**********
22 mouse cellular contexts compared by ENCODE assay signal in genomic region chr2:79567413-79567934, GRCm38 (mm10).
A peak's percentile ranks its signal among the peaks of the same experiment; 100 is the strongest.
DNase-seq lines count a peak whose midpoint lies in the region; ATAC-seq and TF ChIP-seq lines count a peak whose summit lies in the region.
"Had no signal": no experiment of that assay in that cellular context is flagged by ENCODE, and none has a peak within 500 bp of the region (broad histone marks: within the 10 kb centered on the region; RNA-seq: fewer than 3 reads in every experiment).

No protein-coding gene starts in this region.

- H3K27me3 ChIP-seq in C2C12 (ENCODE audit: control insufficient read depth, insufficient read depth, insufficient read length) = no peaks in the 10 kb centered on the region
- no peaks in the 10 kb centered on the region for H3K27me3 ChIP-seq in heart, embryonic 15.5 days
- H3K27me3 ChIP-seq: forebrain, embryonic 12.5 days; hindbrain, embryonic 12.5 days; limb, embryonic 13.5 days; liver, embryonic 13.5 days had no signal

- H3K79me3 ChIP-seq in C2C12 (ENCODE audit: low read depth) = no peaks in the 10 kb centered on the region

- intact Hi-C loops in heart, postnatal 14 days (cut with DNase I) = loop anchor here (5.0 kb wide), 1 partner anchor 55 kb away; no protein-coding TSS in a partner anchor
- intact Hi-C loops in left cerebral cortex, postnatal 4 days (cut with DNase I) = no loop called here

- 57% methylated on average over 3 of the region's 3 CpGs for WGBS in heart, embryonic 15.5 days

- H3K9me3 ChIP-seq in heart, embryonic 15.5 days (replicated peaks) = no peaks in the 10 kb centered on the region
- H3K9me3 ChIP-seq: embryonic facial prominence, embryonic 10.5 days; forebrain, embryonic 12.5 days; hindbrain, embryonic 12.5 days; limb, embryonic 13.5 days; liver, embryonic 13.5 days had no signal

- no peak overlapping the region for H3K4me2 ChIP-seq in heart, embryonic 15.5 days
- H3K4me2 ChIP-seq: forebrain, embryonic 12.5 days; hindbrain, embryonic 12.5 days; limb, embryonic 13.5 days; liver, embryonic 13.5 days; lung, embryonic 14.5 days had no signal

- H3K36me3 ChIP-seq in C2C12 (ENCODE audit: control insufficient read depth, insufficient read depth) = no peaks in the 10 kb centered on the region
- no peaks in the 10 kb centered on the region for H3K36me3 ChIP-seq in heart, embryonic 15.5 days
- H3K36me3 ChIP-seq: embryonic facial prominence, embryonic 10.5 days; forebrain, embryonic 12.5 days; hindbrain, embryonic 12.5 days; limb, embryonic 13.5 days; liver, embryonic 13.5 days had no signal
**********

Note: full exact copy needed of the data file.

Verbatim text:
22 mouse cellular contexts compared by ENCODE assay signal in genomic region chr2:79567413-79567934, GRCm38 (mm10).
A peak's percentile ranks its signal among the peaks of the same experiment; 100 is the strongest.
DNase-seq lines count a peak whose midpoint lies in the region; ATAC-seq and TF ChIP-seq lines count a peak whose summit lies in the region.
"Had no signal": no experiment of that assay in that cellular context is flagged by ENCODE, and none has a peak within 500 bp of the region (broad histone marks: within the 10 kb centered on the region; RNA-seq: fewer than 3 reads in every experiment).

No protein-coding gene starts in this region.

- H3K27me3 ChIP-seq in C2C12 (ENCODE audit: control insufficient read depth, insufficient read depth, insufficient read length) = no peaks in the 10 kb centered on the region
- no peaks in the 10 kb centered on the region for H3K27me3 ChIP-seq in heart, embryonic 15.5 days
- H3K27me3 ChIP-seq: forebrain, embryonic 12.5 days; hindbrain, embryonic 12.5 days; limb, embryonic 13.5 days; liver, embryonic 13.5 days had no signal

- H3K79me3 ChIP-seq in C2C12 (ENCODE audit: low read depth) = no peaks in the 10 kb centered on the region

- intact Hi-C loops in heart, postnatal 14 days (cut with DNase I) = loop anchor here (5.0 kb wide), 1 partner anchor 55 kb away; no protein-coding TSS in a partner anchor
- intact Hi-C loops in left cerebral cortex, postnatal 4 days (cut with DNase I) = no loop called here

- 57% methylated on average over 3 of the region's 3 CpGs for WGBS in heart, embryonic 15.5 days

- H3K9me3 ChIP-seq in heart, embryonic 15.5 days (replicated peaks) = no peaks in the 10 kb centered on the region
- H3K9me3 ChIP-seq: embryonic facial prominence, embryonic 10.5 days; forebrain, embryonic 12.5 days; hindbrain, embryonic 12.5 days; limb, embryonic 13.5 days; liver, embryonic 13.5 days had no signal

- no peak overlapping the region for H3K4me2 ChIP-seq in heart, embryonic 15.5 days
- H3K4me2 ChIP-seq: forebrain, embryonic 12.5 days; hindbrain, embryonic 12.5 days; limb, embryonic 13.5 days; liver, embryonic 13.5 days; lung, embryonic 14.5 days had no signal

- H3K36me3 ChIP-seq in C2C12 (ENCODE audit: control insufficient read depth, insufficient read depth) = no peaks in the 10 kb centered on the region
- no peaks in the 10 kb centered on the region for H3K36me3 ChIP-seq in heart, embryonic 15.5 days
- H3K36me3 ChIP-seq: embryonic facial prominence, embryonic 10.5 days; forebrain, embryonic 12.5 days; hindbrain, embryonic 12.5 days; limb, embryonic 13.5 days; liver, embryonic 13.5 days had no signal